Nigeria: Blood Money


May 1, 2013: The April 19th battle in the northeast (Baga on Lake Chad) has turned into a major embarrassment for the government. Over 200 people were apparently killed, most of them civilians caught in the crossfire during a battle with Boko Haram. Many of the civilian deaths were the result of enraged and out-of-control troops firing at civilians after the Boko Haram fighters were defeated.

It began when troops surrounded a mosque believed to be used as a base by Boko Haram. More Islamic terrorists showed up and attacked the troops. Hours of shooting saw thousands of civilians flee the fishing village as the soldiers chased the Boko Haram men away. But there was apparently more to it than that. The soldiers accused Boko Haram of using civilians as human shields, which may have been the case. The army also has a long history of shooting at everyone in sight when attacked in an urban setting. The army says they killed 30 Islamic terrorists and lost one soldier and only six civilians died. Despite government efforts to control information coming out of Baga, it appears that over 150 civilians died as troops fired indiscriminately and set dozens of homes and businesses on fire. While journalists could be barred from the scene, senior politicians could force their way in and they reported seeing over 200 fresh graves and a lot of angry and unhappy civilians.

This sort of thing has long been common with Nigerian police and soldiers. Police and army leadership have continued to allow undisciplined and poorly led troops to attack civilians. This sort of violence is all too common when the troops suffer losses and cannot find the enemy or simply suspect local civilians of sympathizing with the enemy. It's been a problem for a long time, and the army has been unable to get all of its officers and NCOs on-board with the need to stop this sort of violence from happening in the first place.

There is a cultural basis for this kind of retaliation. This sort of group punishment was long a common form of settling disputes between tribes. If a member of one tribe hurt someone from another tribe the response was directed against any members of the attacker’s tribe until tribal elders got together and negotiated a settlement (money, goods, or the life of the attacker). Group punishments were (and still are in many parts of the world) used to gain information about who was guilty of what and where they are. But as the power of tribes declined (and largely disappeared in the West) this approach declined in effectiveness and acceptance. There are still functioning tribes in Nigeria but the leaders have surrendered most of their powers to the state. Worst of all, Boko Haram is not a tribe but an extremist religious movement that sees itself on a mission from God and immune to any group pressures. So group punishments by the security forces just makes more young men inclined to join Boko Haram.

A side effect of increased security in the north is increased delays at border crossings. This has been particularly difficult at the Cameroon frontier because so many locals on both sides of the line depend on easy border access to make a living. But the effort to deny Boko Haram easy access means that everyone and everything crossing via the roads is checked. The terrorists and smugglers can still take the slower cross-country route.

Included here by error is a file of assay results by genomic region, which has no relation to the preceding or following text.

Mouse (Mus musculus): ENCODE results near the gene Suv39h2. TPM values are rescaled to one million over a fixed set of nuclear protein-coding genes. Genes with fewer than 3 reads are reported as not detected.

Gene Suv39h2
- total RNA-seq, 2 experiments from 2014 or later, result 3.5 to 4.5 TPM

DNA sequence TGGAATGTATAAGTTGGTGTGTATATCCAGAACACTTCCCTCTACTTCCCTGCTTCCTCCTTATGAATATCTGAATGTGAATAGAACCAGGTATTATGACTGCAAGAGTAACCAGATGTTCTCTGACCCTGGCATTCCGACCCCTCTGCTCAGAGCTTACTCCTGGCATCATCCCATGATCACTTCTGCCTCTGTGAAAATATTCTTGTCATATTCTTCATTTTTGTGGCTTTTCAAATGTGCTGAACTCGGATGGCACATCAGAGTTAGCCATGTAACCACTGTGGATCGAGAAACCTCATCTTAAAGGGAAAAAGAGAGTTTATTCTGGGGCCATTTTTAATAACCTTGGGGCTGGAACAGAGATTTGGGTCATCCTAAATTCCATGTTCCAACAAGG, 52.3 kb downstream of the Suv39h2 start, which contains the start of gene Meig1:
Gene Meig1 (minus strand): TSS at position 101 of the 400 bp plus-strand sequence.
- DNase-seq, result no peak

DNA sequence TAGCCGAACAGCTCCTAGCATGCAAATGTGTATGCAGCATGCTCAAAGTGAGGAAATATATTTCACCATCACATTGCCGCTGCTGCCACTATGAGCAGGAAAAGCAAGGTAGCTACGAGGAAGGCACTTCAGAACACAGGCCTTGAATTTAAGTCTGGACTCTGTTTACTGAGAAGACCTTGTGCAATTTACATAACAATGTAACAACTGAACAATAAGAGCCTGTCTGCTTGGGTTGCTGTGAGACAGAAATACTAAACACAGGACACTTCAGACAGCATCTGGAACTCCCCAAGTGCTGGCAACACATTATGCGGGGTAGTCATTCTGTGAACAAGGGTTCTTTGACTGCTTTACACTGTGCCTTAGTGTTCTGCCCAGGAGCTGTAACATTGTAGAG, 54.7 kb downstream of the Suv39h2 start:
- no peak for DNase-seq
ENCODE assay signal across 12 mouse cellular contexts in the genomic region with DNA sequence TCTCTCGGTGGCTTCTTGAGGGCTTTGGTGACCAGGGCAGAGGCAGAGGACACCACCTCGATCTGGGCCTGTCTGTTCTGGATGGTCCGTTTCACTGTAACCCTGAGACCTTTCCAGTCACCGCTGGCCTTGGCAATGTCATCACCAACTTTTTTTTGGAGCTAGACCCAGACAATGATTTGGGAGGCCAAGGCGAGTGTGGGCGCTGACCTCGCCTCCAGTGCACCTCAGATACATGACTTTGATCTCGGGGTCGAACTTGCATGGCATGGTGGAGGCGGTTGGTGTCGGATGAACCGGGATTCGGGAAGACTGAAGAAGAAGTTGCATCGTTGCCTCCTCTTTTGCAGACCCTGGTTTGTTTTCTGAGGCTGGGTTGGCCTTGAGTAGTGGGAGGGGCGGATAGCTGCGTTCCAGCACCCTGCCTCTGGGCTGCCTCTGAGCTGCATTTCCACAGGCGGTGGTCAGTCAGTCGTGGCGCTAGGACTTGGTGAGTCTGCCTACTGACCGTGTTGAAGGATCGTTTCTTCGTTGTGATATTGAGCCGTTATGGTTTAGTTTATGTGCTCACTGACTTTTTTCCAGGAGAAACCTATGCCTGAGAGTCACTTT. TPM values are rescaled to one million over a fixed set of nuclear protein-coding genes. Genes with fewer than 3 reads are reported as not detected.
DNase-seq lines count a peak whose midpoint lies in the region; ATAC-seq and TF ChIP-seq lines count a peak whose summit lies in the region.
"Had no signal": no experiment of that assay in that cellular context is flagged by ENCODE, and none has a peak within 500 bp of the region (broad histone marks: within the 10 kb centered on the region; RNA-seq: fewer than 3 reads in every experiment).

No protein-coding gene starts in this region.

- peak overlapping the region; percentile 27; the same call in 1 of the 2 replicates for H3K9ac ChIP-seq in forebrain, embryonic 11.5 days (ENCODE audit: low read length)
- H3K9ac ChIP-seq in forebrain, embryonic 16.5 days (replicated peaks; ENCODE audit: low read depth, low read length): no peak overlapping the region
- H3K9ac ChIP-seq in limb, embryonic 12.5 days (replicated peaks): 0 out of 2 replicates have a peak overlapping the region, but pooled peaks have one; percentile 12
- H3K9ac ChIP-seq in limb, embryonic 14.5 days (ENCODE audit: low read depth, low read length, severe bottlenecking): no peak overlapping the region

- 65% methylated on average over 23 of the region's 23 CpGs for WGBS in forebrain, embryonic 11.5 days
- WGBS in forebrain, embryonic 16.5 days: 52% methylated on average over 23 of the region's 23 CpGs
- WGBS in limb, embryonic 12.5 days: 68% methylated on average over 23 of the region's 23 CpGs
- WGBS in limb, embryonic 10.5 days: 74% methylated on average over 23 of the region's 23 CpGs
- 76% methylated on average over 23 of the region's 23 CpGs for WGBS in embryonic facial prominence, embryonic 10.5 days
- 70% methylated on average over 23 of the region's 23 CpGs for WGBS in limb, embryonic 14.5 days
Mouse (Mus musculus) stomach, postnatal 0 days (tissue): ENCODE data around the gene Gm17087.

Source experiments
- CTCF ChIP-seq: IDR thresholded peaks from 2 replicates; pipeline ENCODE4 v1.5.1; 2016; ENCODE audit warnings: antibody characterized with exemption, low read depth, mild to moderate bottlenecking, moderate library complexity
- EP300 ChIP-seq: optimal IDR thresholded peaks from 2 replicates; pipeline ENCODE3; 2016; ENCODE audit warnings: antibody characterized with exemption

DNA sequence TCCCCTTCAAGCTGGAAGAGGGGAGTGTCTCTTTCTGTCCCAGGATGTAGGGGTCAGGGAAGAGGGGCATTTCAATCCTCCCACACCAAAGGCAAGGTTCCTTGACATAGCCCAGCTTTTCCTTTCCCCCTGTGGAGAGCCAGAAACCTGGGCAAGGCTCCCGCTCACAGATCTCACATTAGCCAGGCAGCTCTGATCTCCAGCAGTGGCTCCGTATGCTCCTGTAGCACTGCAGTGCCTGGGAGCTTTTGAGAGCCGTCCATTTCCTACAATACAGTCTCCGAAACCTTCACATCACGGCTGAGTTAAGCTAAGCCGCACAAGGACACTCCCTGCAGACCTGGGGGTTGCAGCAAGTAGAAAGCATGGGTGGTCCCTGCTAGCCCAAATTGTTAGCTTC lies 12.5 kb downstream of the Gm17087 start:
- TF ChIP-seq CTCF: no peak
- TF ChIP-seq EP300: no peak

April 29, 2013: In northeastern Borno state police fought Boko Haram, leaving ten Islamic terrorists and seven police dead. Nearby buildings were burned down and local journalists suspect many civilians were killed, as happened in Baga on the 19th.

April 28, 2013: Apparently someone did pay a $3.15 million ransom to Boko Haram to gain the release of a French family (parents, an uncle, and four children aged 5-12) that had been kidnapped in northern Cameroon two months earlier and released on April 18th. The hostages were apparently taken across the border to Nigeria and later back into Cameroon to avoid police efforts on both sides of the border to find them. Boko Haram at first denied they were responsible but a month ago released an Internet video in which they demanded the release of all Boko Haram prisoners in Nigeria and Cameroon, otherwise they would continue holding the French family.  The French and Nigerian government would only say that they paid no ransom to get the family released and that there was no raid involved. Nothing was said about a third-party paying a ransom. Boko Haram has not said why they decided to free their hostages but Boko Haram members are already talking about the large ransom payment. Such ransoms are officially discouraged because they encourage the terrorists and enable groups like Boko Haram to make more attacks and kill more people. Thus these ransoms are “blood money” in the worst sense of the word.

April 27, 2013: In northeastern Borno state police killed a senior Boko Haram leader (Mohammed Chad). This man replaced a Boko Haram commander killed last month. Boko Haram is suffering heavy losses among top leadership and the replacements are getting younger and more violent.

April 25, 2013: In the northeast (Yobe state) a gang of Boko Haram gunmen robbed a bank and attacked a nearby police station. The robbery got $56,000 and five of the Islamic terrorists were killed, as well as two policemen. A dozen or more civilians were believed to have died as well.

Off the coast 14 pirates attacked a container ship, took away portable valuables and five members of the crew, who will be held for ransom.

April 26, 2013: In the north (Kaduna State) Boko Haram gunmen attacked a bank (killing two civilians but getting no money) and a police station, where they killed three policemen before fleeing.

In neighboring Borno state two policemen were killed in a Boko Haram ambush.  




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